This Singapore Chilli Lobster recipe is a play on the iconic Singapore Chilli Crab. I thought I’d add a twist to an old favourite, because I’m cool like that! 😉
You’ll pleased to hear that, unlike in the Chilli Crab recipe, I will not insist on live lobsters. If you can get, and are not terrified of, live crustacea, then go get some fresh lobsters. However, for practicality, a freshly cooked, halved lobster is probably the best option. After all, we will quickly cook the lobster in boiling water before immersing it in the chilli sauce.
But just in case, if you do fancy grappling with a live lobster, I’ll give you a quick step by step guide to cooking and preparing one. If you’ve got a cooked one as mentioned above, go straight to step 2 in the instructions.
Handy Hints on Cooking The Singapore Chilli Lobster
How to Cook a Live Lobster
Raw lobsters are usually dark with various specks of colour. Once cooked, the shells turn a deep red. When buying a live lobster, make sure that its claws are bound together, for obvious reasons.
You should kill the lobster just before cooking it. It’s generally agreed that the most humane way to do this is:
- Place the lobster in the freezer for about 2 hours to render it unconscious.
- At this point, the lobster shouldn’t be moving. Take a sharp knife, find the little cross over its head and plunge the knife straight through, very quickly; this ought to kill it instantly.
- Bring a large stockpot of water to boil and plunge the lobsters (one at a time if need be) and simmer for 15 minutes. The size of the lobsters will determine the length of cooking time. The first 500g (roughly 1lb) needs 15 minutes. Thereafter, it’s an additional 10 minutes for very extra 500g/about 1lb.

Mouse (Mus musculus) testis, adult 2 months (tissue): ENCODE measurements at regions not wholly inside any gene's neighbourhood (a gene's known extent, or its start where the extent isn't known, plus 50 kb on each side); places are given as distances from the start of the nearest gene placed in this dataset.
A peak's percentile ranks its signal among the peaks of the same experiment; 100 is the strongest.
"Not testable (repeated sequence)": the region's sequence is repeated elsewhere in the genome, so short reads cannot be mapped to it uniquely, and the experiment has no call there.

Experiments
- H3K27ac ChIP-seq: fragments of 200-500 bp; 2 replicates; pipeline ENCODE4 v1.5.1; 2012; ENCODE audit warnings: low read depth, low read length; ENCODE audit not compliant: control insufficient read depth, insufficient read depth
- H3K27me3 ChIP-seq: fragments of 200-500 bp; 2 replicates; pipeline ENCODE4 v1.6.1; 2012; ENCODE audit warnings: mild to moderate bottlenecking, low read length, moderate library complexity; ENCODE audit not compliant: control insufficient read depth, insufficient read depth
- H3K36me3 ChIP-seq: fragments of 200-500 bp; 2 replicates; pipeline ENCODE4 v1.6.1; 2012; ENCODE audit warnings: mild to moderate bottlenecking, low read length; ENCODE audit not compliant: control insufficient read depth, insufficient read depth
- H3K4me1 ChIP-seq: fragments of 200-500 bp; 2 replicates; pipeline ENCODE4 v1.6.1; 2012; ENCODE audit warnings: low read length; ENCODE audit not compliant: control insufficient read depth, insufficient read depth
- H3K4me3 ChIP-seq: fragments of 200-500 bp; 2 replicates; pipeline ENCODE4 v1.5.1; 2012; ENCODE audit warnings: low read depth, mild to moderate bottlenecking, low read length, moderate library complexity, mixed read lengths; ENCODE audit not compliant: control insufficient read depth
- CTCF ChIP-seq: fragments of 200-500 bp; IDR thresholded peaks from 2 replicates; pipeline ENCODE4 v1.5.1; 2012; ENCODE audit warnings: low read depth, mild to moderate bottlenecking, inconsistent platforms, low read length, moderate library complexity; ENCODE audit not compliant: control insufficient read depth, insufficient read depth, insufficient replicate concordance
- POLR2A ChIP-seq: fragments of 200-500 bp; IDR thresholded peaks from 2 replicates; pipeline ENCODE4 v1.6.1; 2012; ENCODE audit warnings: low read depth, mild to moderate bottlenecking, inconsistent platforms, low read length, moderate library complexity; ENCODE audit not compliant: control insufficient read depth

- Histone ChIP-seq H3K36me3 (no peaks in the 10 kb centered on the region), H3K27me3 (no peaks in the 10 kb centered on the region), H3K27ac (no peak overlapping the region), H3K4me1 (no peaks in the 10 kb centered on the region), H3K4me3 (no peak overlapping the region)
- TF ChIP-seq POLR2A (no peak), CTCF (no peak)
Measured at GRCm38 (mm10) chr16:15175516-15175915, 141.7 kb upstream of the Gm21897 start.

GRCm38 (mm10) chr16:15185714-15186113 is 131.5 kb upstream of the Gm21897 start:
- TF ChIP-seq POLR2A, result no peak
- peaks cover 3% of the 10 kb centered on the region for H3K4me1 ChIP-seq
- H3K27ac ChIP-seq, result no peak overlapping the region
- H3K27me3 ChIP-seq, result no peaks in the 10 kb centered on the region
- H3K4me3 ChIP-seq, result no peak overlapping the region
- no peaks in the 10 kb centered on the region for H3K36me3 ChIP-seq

Preparing a Cooked Lobster
Twist off the claws and crack them with a pair of lobster crackers, if you have them, or use a hammer.
Remove the meat with a small fork or spoon.
Twist them off, flatten with the back of a knife and remove the meat with a lobster pick or some thin double ended metal skewers. If you happen to knit, a knitting needle will do nicely too!
Or, erm, just suck them out, like the locals do!
We need to split the body in half. Insert a sharp knife at the same point earlier, when you were killing the lobster, and press and cut down firmly along the body.
Do the same in the other direction to the head.
Separate the two halves and remove the gills, the stomach sac and the intestinal vein.
Leave the lobster in its shells and proceed with the recipes at step 2. One lobster will serve 2 people.
The green thing you see in the lobster is called tomalley and serves as the lobster’s liver and pancreas. Considered a delicacy, it can be eaten as is and is also used to flavour bisques and sauces.
However, there are health concerns, with reports of high levels of PCBs and toxins that cause Paralytic Shellfish Poisoning in lobsters from certain areas. Find out of you have got a lobster from a reputable source and if you fancy eating that green thing!
Specialist Ingredients for making the Singapore Chilli Lobster
This is salted, fermented soy beans. Click here to read more and for substitutes.
A souring agent, used in so many cuisines around the world. Click here to read more and for substitutes.
I hope you enjoy the recipe, have a great week ahead!
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This Singapore Chilli Lobster recipe is a play on the iconic Singapore Chilli Crab. I thought I’d add a twist to an old favourite, because I'm cool like that! Total time assumes you are working with a cooked and halved lobster.
Singapore Chilli Lobster
This Singapore Chilli Lobster recipe is a play on the iconic Singapore Chilli Crab. I thought I’d add a twist to an old favourite, because I'm cool like that!
Total time assumes you are working with a cooked and halved lobster.